From Cape Canaveral, a 66-foot wingspan, remotely piloted U.S. Customs and Border Protection aircraft takes off in search of drug traffickers, illegal immigrants and terrorists from heights of up to 50,000 feet.
On Lake Okeechobee, researchers hurl a custom-built, 9-foot wingspan plane from an airboat to launch an automated, low-altitude flight to monitor invasive plants.
From large to small, the number of such unmanned aircraft systems — popularly called "drones" — is expected to surge as the federal government works to open civilian airspace to them by 2015. Florida officials hope to position the state as a hub for this fast-growing industry by becoming a test site.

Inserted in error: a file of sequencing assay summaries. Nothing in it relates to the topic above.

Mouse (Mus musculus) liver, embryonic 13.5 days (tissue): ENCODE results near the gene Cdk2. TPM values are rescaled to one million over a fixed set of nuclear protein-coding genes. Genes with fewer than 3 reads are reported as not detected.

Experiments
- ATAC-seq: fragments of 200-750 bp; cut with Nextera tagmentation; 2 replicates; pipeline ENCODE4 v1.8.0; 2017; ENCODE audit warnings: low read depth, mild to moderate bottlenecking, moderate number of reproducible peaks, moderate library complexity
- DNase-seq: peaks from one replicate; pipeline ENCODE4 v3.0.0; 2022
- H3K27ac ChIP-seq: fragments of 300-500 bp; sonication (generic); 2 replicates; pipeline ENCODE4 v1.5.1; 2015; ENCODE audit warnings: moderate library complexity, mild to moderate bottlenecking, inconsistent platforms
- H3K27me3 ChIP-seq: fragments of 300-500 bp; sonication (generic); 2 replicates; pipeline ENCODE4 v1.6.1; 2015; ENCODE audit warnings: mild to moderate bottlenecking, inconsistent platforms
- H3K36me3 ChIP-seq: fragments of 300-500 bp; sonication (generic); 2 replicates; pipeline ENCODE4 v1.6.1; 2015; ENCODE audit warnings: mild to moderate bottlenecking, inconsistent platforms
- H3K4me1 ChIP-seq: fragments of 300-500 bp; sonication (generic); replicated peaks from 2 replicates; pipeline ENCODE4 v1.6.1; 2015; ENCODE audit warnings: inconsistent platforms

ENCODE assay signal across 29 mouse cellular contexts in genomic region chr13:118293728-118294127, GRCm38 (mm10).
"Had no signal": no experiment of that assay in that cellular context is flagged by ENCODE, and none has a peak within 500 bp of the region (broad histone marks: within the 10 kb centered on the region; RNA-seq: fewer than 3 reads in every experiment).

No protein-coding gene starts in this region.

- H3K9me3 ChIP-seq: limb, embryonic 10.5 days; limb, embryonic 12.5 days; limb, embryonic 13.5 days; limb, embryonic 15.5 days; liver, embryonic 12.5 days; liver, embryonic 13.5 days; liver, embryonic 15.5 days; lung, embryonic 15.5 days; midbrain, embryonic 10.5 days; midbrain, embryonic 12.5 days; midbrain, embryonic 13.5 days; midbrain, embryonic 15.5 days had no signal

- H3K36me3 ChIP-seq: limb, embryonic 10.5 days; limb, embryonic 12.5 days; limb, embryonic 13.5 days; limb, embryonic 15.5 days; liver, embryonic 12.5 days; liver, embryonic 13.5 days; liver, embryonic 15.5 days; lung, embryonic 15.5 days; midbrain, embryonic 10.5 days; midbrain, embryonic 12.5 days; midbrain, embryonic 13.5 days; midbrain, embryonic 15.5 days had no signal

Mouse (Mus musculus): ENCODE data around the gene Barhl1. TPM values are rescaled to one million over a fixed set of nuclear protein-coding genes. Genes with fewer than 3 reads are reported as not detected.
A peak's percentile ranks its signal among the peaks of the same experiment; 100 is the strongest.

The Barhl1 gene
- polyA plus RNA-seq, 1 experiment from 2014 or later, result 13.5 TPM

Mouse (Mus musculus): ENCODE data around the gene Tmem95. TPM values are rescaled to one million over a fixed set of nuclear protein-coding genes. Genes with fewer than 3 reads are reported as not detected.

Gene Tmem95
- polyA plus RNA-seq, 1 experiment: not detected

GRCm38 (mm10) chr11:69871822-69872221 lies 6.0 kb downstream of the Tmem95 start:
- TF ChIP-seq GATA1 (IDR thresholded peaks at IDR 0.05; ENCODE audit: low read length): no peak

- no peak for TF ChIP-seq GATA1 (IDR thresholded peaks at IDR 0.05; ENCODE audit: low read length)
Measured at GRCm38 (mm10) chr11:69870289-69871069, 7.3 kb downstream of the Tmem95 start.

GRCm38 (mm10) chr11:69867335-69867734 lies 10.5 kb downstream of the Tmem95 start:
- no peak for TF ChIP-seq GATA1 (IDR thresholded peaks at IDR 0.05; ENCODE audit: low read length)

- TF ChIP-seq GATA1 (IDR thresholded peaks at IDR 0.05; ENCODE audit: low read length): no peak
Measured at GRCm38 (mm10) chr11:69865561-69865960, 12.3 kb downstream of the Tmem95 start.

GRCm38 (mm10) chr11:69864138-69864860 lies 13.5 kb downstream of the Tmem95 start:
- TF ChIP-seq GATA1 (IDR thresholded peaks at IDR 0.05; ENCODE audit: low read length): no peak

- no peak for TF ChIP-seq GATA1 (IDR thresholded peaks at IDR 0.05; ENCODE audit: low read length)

"The skies over Florida will look dramatically different in the years to come," Space Florida President Frank DiBello told a gathering of aerospace professionals this month.
The agency's board recently approved spending up to $1.4 million to try to win designation as one of six test ranges across the country that Congress has directed the Federal Aviation Administration to name by the end of the year.
The test sites hope to show that unmanned systems of all shapes and sizes — from wingspans of inches to more than 240 feet — can fly safely alongside piloted aircraft in different terrain and weather conditions.
As drones proliferate, privacy advocates fear unchecked spying by thousands of airborne vehicles...